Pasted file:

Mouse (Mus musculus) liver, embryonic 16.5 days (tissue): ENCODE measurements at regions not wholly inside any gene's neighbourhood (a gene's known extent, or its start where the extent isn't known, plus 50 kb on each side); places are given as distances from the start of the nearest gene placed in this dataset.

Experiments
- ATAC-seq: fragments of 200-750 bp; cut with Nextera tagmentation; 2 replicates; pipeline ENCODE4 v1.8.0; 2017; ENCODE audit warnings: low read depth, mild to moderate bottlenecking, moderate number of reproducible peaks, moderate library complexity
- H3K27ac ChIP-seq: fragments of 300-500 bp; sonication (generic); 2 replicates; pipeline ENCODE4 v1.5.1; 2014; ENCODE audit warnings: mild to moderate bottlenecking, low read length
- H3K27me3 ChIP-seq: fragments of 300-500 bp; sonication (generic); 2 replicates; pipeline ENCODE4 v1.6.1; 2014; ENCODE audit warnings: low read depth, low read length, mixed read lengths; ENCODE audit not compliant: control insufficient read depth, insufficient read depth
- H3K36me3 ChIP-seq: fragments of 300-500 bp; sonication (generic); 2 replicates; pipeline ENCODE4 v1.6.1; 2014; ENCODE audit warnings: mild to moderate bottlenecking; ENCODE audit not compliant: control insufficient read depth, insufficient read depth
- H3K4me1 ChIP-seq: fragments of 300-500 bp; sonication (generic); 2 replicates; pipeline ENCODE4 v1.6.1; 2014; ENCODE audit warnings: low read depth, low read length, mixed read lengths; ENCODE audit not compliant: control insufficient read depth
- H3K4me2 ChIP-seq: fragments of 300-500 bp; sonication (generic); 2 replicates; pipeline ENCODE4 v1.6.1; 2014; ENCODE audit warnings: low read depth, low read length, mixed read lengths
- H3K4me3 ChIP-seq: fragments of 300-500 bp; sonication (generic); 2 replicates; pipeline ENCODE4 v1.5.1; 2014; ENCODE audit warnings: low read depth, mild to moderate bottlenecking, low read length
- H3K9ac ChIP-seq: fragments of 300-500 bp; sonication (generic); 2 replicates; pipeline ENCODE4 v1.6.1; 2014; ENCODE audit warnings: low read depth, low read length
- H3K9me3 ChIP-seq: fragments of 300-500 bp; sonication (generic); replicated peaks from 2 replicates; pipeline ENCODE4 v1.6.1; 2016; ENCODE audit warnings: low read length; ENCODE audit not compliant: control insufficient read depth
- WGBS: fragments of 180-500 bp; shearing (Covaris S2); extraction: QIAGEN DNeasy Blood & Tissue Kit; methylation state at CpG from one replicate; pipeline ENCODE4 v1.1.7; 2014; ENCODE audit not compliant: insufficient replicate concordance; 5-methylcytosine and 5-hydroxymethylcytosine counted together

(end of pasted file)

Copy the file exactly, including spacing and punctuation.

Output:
Mouse (Mus musculus) liver, embryonic 16.5 days (tissue): ENCODE measurements at regions not wholly inside any gene's neighbourhood (a gene's known extent, or its start where the extent isn't known, plus 50 kb on each side); places are given as distances from the start of the nearest gene placed in this dataset.

Experiments
- ATAC-seq: fragments of 200-750 bp; cut with Nextera tagmentation; 2 replicates; pipeline ENCODE4 v1.8.0; 2017; ENCODE audit warnings: low read depth, mild to moderate bottlenecking, moderate number of reproducible peaks, moderate library complexity
- H3K27ac ChIP-seq: fragments of 300-500 bp; sonication (generic); 2 replicates; pipeline ENCODE4 v1.5.1; 2014; ENCODE audit warnings: mild to moderate bottlenecking, low read length
- H3K27me3 ChIP-seq: fragments of 300-500 bp; sonication (generic); 2 replicates; pipeline ENCODE4 v1.6.1; 2014; ENCODE audit warnings: low read depth, low read length, mixed read lengths; ENCODE audit not compliant: control insufficient read depth, insufficient read depth
- H3K36me3 ChIP-seq: fragments of 300-500 bp; sonication (generic); 2 replicates; pipeline ENCODE4 v1.6.1; 2014; ENCODE audit warnings: mild to moderate bottlenecking; ENCODE audit not compliant: control insufficient read depth, insufficient read depth
- H3K4me1 ChIP-seq: fragments of 300-500 bp; sonication (generic); 2 replicates; pipeline ENCODE4 v1.6.1; 2014; ENCODE audit warnings: low read depth, low read length, mixed read lengths; ENCODE audit not compliant: control insufficient read depth
- H3K4me2 ChIP-seq: fragments of 300-500 bp; sonication (generic); 2 replicates; pipeline ENCODE4 v1.6.1; 2014; ENCODE audit warnings: low read depth, low read length, mixed read lengths
- H3K4me3 ChIP-seq: fragments of 300-500 bp; sonication (generic); 2 replicates; pipeline ENCODE4 v1.5.1; 2014; ENCODE audit warnings: low read depth, mild to moderate bottlenecking, low read length
- H3K9ac ChIP-seq: fragments of 300-500 bp; sonication (generic); 2 replicates; pipeline ENCODE4 v1.6.1; 2014; ENCODE audit warnings: low read depth, low read length
- H3K9me3 ChIP-seq: fragments of 300-500 bp; sonication (generic); replicated peaks from 2 replicates; pipeline ENCODE4 v1.6.1; 2016; ENCODE audit warnings: low read length; ENCODE audit not compliant: control insufficient read depth
- WGBS: fragments of 180-500 bp; shearing (Covaris S2); extraction: QIAGEN DNeasy Blood & Tissue Kit; methylation state at CpG from one replicate; pipeline ENCODE4 v1.1.7; 2014; ENCODE audit not compliant: insufficient replicate concordance; 5-methylcytosine and 5-hydroxymethylcytosine counted together